VSE (operating System)
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VSE Operating System
z/VSE
Developer IBM
OS family DOS/360 and successors
Working state Current
Source model Closed source
Latest release IBM z/VSE V6.2 / December 1, 2017 [1]
Marketing target IBM mainframe computers
License Proprietary
Official website www.ibm.com/systems/z/os/zvse/
History of IBM mainframe operating systems

z/VSE (Virtual Storage Extended) is an operating system for IBM mainframe computers, the latest one in the DOS/360 lineage, which originated in 1965. It is less common than prominent z/OS and is mostly used on smaller machines. Primary z/VSE development occurs in IBM's Böblingen labs in Germany.

Overview

DOS/360 originally supported 24-bit addressing. As the underlying hardware evolved, VSE/ESA acquired support for 31-bit addressing. IBM released z/VSE Version 4 in 2007. z/VSE Version 4 requires 64-bit z/Architecture hardware and supports 64-bit real mode addressing. With z/VSE 5.1 (available since 2011) z/VSE introduced 64 bit virtual addressing and memory objects (chunks of virtual storage), that are allocated above 2 GB. The latest shipping release is z/VSE 6.2.0 - available since December 2017, which includes the new CICS Transaction Server for z/VSE 2.2.

IBM recommends that z/VSE customers run Linux on z Systems alongside, on the same physical system, to provide another 64-bit application environment that can access and extend z/VSE applications and data via Hipersockets using a wide variety of middleware. CICS, one of the most popular enterprise transaction processing systems, is extremely popular among z/VSE users and now supports recent innovations such as Web services. DB2 is also available and popular.

Job Control Language (JCL) is z/VSE's batch processing interface. There is also another, special interface for system console operators. z/VSE, like z/OS systems, had traditionally supported 3270 terminal user interfaces. However, most z/VSE installations have at least begun to add Web browser access to z/VSE applications. z/VSE's TCP/IP is a separately priced option for historic reasons, and is available in two different versions from two vendors. Both vendors provide a full function TCP/IP stack with applications, such as telnet and FTP. One TCP/IP stack provides IPv4 communication only, the other IPv4 and IPv6 communication. In addition to the commercially available TCP/IP stacks for z/VSE, IBM also provides the Linux Fastpath method which uses IUCV socket connections to communicate with a Linux guest, also running on the mainframe. Using this method the z/VSE system is able to fully exploit the native Linux TCP/IP stack.[2]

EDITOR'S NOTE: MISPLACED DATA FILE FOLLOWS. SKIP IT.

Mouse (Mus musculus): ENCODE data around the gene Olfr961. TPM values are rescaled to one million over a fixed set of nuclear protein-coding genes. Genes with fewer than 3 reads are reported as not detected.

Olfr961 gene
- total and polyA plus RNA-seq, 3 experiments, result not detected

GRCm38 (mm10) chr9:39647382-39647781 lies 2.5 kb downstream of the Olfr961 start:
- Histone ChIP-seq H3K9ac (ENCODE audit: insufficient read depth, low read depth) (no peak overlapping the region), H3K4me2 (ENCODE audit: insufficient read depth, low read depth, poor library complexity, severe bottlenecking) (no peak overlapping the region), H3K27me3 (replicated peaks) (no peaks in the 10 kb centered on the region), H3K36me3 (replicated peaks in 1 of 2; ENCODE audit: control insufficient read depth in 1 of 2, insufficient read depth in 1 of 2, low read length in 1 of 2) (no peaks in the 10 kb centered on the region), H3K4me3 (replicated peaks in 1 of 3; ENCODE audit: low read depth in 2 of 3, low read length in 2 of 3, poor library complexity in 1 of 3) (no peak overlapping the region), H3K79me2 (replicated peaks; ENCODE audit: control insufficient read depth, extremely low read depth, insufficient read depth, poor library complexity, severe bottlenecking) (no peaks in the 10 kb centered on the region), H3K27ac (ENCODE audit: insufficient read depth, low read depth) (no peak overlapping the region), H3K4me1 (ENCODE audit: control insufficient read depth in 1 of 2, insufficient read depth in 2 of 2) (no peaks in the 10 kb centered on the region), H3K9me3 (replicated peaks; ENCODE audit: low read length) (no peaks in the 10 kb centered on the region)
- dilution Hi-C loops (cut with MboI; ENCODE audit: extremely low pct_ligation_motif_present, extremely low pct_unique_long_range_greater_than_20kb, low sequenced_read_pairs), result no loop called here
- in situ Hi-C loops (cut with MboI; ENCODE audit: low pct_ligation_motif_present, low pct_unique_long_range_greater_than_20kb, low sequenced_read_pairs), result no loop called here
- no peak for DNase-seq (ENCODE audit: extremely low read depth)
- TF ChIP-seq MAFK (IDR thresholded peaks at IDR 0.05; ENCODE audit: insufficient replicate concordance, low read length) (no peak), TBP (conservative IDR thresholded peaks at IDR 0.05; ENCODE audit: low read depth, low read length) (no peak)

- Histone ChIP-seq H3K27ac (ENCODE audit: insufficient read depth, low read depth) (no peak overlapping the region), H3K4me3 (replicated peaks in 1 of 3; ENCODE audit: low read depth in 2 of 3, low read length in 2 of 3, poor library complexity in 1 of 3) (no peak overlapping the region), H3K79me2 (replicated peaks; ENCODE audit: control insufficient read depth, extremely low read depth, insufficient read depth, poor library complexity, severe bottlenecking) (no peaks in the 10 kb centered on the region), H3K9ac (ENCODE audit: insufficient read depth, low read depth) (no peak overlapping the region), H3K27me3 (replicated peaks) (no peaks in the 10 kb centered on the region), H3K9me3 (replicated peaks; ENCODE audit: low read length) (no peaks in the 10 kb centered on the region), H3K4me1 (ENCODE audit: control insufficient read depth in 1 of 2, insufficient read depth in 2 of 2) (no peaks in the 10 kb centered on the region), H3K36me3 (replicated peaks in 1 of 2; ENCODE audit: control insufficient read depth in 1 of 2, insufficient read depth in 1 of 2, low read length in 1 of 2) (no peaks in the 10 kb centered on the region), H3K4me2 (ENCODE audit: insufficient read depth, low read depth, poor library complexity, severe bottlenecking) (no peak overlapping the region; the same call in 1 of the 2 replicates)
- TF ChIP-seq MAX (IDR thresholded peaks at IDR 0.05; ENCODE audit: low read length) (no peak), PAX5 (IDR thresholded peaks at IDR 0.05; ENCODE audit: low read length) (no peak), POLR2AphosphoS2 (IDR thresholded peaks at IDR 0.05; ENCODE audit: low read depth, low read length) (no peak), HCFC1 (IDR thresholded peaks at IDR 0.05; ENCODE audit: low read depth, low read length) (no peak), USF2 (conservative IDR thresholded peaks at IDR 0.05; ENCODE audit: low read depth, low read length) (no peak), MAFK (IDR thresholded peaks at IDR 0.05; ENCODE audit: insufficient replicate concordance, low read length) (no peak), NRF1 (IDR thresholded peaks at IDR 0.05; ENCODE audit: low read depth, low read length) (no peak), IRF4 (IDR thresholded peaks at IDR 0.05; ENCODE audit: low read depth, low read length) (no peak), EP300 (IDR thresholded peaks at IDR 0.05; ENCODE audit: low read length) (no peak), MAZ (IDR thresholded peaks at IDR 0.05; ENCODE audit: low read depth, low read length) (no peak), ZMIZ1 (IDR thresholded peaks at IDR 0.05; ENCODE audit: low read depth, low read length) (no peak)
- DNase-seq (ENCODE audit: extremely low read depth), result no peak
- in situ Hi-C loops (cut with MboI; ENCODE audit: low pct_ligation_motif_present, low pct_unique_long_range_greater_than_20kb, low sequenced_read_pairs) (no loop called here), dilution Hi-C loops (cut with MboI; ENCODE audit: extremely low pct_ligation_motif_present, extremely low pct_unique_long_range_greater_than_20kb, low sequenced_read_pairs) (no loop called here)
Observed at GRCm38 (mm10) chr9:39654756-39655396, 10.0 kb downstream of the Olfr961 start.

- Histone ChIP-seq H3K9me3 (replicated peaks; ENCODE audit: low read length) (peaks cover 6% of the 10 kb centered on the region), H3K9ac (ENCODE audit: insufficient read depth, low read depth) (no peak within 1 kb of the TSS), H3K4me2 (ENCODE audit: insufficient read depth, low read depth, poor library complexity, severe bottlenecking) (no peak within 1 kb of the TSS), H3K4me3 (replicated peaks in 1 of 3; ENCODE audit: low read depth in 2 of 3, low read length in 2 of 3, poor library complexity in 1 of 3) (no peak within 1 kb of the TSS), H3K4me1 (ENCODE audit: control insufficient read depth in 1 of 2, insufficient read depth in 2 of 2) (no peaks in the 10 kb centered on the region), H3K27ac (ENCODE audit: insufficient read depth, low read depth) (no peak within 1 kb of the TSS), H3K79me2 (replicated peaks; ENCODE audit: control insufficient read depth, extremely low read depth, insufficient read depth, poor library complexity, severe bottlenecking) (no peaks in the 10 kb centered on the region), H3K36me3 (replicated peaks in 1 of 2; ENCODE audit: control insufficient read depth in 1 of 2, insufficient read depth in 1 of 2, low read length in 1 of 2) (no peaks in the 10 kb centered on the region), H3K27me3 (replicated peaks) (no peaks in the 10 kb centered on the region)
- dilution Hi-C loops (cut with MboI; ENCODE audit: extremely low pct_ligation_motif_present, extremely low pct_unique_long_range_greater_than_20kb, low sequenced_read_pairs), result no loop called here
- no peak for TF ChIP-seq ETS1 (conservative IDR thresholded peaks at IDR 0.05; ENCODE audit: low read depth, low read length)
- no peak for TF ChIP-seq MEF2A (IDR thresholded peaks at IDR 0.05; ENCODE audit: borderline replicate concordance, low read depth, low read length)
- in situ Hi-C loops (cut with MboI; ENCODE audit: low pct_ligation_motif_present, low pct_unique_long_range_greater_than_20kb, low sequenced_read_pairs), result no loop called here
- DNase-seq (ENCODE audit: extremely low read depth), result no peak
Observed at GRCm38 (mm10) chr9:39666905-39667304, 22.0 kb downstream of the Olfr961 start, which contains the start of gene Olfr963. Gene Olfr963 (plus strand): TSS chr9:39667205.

Since z/VSE 3.1, Fibre Channel access to SCSI storage devices is supported, although only on IBM's Enterprise Storage Server (ESS), IBM Storage DS8000, IBM Storwize V7000, V5000, V3700 and V9000.

Older z/VSE versions

The last VSE/ESA release - VSE/ESA 2.7 - is no longer supported since February 28, 2007.[3] z/VSE 3.1 was the last release, that was compatible with 31-bit mainframes, as opposed to z/VSE Version 4, 5 and 6. z/VSE 3.1 was supported to 2009.[3] z/VSE Version 4 is no longer supported since October 2014 (end of service for z/VSE 4.3).

For VSE/ESA, DOS/VSE, VSE/SP, see History of IBM mainframe operating systems#DOS/VS

See also

References

  1. ^ IBM (December 1, 2017). "IBM z/VSE V6.2". IBM. Retrieved 2018. 
  2. ^ "The z/VSE Fast Path to Linux on System z". 
  3. ^ a b "z/VSE 6.2" (PDF). Retrieved 2018. 

External links


  This article uses material from the Wikipedia page available here. It is released under the Creative Commons Attribution-Share-Alike License 3.0.

VSE_(operating_system)
 



 

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